Black Skimmer

Black Skimmer

Black Skimmer

Black Skimmer

 

Not very common is the Piping Plover.  This little fellow simply wouldn’t turn around for a better photo.

Piping Plover

Piping Plover

 

Another not-so-common species in our area is the Red Knot.  Up the beach from this one, I found one with a leg band and flag.  After submitting its identification number, I discovered he was originally caught and banded in New Jersey six years ago and has wintered on the same beach (Ben T. Davis) every year since.  He normally stops in August and September along the central Georgia coast.

Red Knot

Red Knot

 

With such a large bill, preening must be a challenge for the Black Skimmer.

Black Skimmer

Black Skimmer

 

Marbled Godwits and Willets settle down for the night.  A close-up shows a comparison in their bill design.

Marbled Godwit, Willet

Marbled Godwit, Willet

Marbled Godwit, Willet

Marbled Godwit, Willet

 

American Oystercatchers hunt for a late evening snack as the tide begins to recede.

American Oystercatcher

American Oystercatcher

 

Flashes of bright green caught our eye as Nanday Parakeets began to gather for their nightly roost.  Also known as the Black-hooded Parakeet and in the pet trade as Nanday Conure, this species has settled along the central-west coast of Florida after escaping or being released over a period of several decades.  It’s estimated that over 1,000 birds now exist in the wild in Florida.

Nanday Parakeet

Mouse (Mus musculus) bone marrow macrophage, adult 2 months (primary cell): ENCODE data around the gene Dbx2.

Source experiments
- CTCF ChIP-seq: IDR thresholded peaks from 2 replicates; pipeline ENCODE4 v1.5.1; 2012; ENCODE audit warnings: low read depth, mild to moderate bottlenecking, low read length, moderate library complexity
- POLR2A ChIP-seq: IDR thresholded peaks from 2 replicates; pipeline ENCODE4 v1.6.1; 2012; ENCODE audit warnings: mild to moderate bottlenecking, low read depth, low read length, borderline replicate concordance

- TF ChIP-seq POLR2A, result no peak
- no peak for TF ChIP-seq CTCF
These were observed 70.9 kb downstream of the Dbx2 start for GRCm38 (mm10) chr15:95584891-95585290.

Nanday Parakeet

Nanday Parakeet

Nanday Parakeet

 

 

So, we never did see the Bar-tailed Godwit.  We did, however, see an incredible number and variety of beautiful birds, breathed in fresh salty air, walked in sugar-white sand and found some new places which will be more fully explored in the future.

 

Enjoy your search for a natural place and come back for a visit!

 

Additional Information

Fred Howard Park

Robert K. Rees County Park

Anclote Gulf County Park

William E. Dunn Water Reclamation Facility

Ben T. Davis Beach

Categories: Birds, Florida, Photography, Travel | Tags: , , , , , , , , , , , , , , , , , , | 33 Comments

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33 thoughts on “If You Can’t Find The Bird You Want, Want The Bird You Find

  1. Great range of birds – I was watching godwit and red-knot this weekend.

    Cheers – Stewart M – Melbourne

  2. I’ve really enjoyed this post, Wally. Thank you!

    That’s a really great collection of birds, but the birds I find most intriguing are the Black Skimmers. They’re totally unlike anything I’ve seen before. I particularly like the image of the group giving you the eye!

    Thank you for the Stephen Stills reminder – just going to go and give ‘Black Queen’ a blast!

    • Thank you, Richard! It was great fun “collecting” all these! The Skimmers are pretty unique characters and I really love watching them!

  3. Anonymous

    Well if it’s any consolation Wally a Bar-taled Godwit isn’t that special and as luck would have it the two weeks wait were probably better spent doing proper birding.

    I would have settled for the birds you saw , especially all those Redheads, Loons, Marbled Godwits, Willets, Black Skimmers and those parrot things. That’s an interesting shot of the skimmers keeping their beady eyes on your shenanigans.

    By the way, check out my review of Ten Thousand Birds: Ornithology since Darwin, right up your boulevard I’d guess.

    Stay warm my friend.

    • Phil, I was quite satisfied with all the birds we did manage to see! The nice thing about cold weather in Florida is it doesn’t last long!
      Glad you made it home safely, even if your Spring isn’t quite there yet.

  4. The Black Skimmer group shot just makes me smile. Wonderful. And the Anhinga in the water with the snapper is an amazing photograph. Your description of all the birder/photographers with their gear made me flash on folks with video cameras chasing running through the woods after a reported bear sighting at Cade’s Cove (but of course I’m sure birders would never do that!)